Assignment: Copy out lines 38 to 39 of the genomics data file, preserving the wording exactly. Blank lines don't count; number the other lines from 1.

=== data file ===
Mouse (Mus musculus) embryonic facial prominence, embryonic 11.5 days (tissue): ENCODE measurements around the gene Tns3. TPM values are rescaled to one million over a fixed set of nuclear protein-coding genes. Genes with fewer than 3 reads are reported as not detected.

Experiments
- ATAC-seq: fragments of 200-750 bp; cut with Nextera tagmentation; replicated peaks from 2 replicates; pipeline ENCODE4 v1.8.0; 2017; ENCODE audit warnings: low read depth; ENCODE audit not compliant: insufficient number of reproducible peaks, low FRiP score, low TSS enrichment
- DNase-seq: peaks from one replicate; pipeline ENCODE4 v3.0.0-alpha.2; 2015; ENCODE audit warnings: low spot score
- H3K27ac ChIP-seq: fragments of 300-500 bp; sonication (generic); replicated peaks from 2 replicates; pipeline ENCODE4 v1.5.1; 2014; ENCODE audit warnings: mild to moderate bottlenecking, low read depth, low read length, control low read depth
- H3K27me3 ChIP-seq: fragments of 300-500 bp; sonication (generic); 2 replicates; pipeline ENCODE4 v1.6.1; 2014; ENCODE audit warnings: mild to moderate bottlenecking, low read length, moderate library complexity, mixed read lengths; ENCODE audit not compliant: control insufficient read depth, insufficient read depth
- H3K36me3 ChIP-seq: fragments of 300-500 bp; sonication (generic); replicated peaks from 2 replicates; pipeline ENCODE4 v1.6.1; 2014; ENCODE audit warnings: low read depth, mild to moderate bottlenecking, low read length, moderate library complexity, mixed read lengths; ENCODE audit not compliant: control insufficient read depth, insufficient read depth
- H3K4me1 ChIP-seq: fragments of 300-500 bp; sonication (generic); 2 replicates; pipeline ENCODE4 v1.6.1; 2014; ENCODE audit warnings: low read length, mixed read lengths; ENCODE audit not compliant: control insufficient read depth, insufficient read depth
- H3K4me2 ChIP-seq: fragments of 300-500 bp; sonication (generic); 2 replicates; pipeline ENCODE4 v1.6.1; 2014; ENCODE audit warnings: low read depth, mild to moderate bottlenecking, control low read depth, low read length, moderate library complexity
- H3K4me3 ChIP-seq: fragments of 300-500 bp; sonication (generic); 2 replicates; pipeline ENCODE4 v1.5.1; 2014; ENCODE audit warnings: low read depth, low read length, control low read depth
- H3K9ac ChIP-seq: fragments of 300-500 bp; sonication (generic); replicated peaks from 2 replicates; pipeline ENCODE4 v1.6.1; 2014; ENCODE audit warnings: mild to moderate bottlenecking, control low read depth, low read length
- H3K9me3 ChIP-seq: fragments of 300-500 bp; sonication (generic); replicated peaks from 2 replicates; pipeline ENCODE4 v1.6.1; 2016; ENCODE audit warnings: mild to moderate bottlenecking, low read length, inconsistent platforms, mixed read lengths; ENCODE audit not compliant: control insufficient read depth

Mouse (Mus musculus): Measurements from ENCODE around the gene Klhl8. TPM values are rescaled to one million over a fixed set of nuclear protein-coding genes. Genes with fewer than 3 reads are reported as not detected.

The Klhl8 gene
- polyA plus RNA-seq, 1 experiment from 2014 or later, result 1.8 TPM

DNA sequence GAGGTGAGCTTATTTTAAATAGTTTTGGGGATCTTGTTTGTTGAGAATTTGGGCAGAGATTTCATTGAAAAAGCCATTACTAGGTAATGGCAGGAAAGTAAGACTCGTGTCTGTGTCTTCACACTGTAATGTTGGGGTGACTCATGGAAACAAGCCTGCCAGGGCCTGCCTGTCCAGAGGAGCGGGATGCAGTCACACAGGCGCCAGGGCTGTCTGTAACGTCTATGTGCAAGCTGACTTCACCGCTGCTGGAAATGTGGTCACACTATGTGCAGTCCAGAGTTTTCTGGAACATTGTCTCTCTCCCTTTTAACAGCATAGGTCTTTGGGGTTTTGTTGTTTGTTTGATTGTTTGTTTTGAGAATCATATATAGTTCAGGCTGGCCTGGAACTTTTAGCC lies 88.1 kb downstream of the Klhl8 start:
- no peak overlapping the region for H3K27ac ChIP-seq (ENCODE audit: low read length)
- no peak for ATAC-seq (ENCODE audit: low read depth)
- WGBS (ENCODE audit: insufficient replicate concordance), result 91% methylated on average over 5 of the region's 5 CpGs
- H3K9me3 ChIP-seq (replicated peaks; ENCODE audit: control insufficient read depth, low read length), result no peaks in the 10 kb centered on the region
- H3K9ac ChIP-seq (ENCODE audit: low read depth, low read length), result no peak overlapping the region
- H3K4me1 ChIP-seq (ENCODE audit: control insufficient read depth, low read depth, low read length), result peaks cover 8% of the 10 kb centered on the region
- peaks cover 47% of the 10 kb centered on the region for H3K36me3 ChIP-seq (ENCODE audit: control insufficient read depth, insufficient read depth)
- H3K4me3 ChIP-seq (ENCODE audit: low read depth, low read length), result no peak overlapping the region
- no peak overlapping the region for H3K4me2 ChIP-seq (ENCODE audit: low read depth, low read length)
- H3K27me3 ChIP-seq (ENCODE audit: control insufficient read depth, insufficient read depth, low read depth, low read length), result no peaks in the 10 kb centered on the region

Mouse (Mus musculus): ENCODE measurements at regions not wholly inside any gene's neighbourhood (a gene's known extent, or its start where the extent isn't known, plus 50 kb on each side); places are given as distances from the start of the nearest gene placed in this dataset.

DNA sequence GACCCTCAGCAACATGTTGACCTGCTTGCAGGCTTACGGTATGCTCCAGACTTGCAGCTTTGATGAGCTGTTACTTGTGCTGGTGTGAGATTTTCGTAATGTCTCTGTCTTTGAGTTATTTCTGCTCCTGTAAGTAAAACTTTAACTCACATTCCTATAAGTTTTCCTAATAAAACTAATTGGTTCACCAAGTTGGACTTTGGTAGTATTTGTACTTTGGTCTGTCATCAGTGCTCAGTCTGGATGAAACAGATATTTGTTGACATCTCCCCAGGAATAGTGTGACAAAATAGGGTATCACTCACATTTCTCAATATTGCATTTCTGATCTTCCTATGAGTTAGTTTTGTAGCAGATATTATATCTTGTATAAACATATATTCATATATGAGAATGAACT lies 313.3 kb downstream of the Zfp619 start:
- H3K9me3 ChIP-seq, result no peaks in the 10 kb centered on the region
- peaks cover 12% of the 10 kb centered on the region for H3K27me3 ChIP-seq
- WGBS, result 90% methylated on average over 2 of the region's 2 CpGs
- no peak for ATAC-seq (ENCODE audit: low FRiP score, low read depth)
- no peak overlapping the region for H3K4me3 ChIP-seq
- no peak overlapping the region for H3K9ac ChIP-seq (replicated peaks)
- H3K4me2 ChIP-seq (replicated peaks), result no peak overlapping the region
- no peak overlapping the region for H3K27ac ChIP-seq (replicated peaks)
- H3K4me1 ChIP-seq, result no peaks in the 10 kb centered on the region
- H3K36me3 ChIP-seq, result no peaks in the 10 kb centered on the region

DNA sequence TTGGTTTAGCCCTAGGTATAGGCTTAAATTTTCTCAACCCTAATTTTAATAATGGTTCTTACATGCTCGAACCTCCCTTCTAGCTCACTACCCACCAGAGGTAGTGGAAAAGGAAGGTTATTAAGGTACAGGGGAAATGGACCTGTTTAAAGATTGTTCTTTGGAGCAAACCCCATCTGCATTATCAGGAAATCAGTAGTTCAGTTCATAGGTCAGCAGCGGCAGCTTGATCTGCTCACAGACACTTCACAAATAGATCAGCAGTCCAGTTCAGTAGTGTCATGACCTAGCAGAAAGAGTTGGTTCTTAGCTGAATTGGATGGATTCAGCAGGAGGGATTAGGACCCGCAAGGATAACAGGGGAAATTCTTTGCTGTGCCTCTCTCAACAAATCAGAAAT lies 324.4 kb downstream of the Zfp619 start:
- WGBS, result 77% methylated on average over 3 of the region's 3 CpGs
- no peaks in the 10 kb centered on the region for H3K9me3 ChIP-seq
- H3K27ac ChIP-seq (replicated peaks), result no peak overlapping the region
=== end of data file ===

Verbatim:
- H3K36me3 ChIP-seq, result no peaks in the 10 kb centered on the region

DNA sequence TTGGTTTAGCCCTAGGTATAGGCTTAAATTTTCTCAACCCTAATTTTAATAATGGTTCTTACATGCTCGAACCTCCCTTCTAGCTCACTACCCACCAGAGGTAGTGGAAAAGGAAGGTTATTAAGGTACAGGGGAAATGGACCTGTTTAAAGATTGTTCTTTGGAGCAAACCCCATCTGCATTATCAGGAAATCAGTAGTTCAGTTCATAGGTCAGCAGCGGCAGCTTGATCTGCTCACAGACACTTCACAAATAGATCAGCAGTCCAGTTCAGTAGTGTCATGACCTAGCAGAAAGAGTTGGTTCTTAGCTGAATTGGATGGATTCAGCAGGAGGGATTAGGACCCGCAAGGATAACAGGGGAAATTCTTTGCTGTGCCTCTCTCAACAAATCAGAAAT lies 324.4 kb downstream of the Zfp619 start: